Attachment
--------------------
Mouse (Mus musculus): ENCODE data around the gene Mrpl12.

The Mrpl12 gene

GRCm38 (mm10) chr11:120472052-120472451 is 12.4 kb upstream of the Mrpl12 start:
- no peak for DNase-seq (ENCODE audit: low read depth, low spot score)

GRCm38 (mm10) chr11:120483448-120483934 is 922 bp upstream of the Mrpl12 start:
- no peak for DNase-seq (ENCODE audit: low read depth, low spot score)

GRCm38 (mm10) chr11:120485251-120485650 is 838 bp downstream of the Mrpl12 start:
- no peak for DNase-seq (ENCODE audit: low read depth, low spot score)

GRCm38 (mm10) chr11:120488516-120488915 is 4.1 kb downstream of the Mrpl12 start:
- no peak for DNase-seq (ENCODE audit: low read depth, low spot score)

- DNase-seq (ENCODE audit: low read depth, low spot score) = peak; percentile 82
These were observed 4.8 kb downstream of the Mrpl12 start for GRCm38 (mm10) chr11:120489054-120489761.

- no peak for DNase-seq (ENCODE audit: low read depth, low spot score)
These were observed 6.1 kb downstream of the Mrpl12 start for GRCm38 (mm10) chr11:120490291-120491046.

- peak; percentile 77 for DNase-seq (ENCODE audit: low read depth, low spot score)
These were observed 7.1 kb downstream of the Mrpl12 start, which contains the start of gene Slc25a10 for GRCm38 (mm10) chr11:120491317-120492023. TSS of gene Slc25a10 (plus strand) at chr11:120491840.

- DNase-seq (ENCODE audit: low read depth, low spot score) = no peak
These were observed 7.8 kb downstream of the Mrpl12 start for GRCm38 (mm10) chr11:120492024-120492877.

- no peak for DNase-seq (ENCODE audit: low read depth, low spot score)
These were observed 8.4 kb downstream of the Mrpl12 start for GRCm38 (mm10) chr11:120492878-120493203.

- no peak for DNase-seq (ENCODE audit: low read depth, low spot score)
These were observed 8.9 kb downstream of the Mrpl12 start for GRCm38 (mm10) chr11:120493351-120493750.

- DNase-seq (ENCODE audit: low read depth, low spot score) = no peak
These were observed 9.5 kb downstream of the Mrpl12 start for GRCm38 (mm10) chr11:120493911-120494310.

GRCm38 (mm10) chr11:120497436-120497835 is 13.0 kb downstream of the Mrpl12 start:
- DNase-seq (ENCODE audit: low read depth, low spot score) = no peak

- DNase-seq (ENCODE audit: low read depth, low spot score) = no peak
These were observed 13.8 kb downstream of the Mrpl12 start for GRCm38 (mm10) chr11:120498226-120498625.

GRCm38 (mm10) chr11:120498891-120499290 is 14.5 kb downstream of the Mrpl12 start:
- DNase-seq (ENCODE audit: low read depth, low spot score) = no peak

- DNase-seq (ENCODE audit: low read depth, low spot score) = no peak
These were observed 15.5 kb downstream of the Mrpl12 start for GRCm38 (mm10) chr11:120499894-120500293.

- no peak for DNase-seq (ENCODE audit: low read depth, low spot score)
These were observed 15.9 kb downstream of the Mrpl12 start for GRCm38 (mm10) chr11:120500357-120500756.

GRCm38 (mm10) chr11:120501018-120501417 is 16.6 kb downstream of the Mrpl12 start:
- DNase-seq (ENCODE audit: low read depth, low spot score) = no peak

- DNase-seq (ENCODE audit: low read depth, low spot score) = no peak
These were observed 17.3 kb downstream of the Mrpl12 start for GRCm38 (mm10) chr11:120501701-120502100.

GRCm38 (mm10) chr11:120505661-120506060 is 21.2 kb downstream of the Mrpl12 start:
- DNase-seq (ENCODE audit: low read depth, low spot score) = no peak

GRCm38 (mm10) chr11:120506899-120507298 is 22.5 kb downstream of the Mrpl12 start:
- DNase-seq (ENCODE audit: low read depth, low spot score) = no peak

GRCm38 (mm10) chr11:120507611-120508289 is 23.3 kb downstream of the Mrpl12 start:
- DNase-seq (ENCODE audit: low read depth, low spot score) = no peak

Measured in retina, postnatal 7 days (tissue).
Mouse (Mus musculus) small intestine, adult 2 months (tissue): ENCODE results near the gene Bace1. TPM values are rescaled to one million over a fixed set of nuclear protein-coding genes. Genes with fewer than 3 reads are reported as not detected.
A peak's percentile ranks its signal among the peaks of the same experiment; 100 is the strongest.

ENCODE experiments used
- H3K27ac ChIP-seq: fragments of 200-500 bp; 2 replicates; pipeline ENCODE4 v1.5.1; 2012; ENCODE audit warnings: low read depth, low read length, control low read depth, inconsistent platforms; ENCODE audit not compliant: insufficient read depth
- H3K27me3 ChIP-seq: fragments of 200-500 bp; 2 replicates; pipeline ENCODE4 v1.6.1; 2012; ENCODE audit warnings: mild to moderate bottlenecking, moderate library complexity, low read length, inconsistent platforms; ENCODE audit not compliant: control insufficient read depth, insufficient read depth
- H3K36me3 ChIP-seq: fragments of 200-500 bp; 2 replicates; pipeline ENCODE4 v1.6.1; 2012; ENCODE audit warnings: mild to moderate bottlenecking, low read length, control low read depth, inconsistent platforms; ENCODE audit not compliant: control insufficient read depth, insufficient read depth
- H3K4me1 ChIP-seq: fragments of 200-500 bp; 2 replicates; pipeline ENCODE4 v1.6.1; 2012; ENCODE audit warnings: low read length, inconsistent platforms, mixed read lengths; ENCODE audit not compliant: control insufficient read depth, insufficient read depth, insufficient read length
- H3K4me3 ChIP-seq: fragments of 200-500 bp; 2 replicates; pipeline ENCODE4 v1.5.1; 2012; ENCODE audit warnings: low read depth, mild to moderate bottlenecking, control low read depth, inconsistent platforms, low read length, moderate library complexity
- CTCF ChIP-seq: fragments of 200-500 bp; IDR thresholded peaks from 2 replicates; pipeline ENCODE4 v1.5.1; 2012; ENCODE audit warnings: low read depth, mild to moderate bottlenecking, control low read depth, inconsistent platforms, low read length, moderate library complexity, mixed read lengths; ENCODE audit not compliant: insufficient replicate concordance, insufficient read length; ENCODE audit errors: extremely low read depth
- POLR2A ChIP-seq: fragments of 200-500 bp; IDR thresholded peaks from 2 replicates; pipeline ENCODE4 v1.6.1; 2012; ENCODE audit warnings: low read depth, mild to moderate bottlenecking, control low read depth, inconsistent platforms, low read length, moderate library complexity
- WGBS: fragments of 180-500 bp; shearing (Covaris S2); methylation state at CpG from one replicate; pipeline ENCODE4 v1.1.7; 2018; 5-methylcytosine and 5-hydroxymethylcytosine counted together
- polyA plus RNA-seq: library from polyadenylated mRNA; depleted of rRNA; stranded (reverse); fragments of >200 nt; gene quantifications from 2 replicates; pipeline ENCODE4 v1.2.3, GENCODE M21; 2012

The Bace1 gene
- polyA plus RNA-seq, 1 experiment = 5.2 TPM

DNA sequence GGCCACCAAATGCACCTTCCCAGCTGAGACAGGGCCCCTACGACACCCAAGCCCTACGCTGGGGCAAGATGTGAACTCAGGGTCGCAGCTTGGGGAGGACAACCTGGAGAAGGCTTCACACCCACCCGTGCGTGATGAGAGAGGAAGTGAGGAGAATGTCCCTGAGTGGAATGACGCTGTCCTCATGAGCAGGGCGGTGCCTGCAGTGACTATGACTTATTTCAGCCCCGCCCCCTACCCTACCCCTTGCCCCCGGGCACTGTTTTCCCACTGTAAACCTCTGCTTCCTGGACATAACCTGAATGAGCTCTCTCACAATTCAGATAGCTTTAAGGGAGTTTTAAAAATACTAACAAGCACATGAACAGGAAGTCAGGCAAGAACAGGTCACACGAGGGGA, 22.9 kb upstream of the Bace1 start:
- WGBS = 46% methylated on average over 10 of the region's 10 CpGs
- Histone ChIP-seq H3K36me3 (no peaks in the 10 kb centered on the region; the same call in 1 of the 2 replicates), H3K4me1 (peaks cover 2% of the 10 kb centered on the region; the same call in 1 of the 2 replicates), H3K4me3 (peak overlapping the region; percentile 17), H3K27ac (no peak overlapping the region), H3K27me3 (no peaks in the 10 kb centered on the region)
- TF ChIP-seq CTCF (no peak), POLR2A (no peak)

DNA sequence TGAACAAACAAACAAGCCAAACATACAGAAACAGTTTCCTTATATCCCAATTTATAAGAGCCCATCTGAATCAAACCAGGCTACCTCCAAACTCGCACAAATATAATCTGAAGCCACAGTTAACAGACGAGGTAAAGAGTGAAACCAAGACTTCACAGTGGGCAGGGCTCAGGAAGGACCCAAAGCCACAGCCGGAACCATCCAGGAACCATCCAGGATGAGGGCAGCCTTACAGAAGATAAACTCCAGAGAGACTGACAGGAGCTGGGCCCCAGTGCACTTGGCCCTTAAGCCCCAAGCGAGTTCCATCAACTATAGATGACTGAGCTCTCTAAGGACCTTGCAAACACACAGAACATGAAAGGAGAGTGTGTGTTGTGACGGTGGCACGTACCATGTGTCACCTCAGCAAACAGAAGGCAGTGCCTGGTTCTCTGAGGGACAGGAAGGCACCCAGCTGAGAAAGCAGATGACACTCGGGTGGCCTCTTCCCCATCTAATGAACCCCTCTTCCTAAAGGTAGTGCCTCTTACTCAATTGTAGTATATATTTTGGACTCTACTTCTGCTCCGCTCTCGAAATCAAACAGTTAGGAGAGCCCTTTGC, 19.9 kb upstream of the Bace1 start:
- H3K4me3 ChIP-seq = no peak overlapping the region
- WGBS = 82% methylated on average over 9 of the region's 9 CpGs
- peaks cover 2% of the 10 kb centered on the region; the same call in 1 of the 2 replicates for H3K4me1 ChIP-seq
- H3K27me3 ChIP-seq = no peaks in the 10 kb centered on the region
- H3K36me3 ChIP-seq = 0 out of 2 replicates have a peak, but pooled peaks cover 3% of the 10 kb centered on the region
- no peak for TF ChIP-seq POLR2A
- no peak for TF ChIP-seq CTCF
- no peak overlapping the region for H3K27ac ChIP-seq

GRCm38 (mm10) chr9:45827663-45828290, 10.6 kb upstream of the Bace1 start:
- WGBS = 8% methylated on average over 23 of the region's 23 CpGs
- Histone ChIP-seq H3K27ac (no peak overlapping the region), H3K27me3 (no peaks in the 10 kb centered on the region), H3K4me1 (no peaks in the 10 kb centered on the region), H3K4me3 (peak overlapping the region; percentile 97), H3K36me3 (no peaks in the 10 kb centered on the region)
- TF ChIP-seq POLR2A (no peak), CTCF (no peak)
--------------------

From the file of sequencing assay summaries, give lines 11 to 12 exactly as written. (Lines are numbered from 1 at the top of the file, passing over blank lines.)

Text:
- DNase-seq (ENCODE audit: low read depth, low spot score) = peak; percentile 82
These were observed 4.8 kb downstream of the Mrpl12 start for GRCm38 (mm10) chr11:120489054-120489761.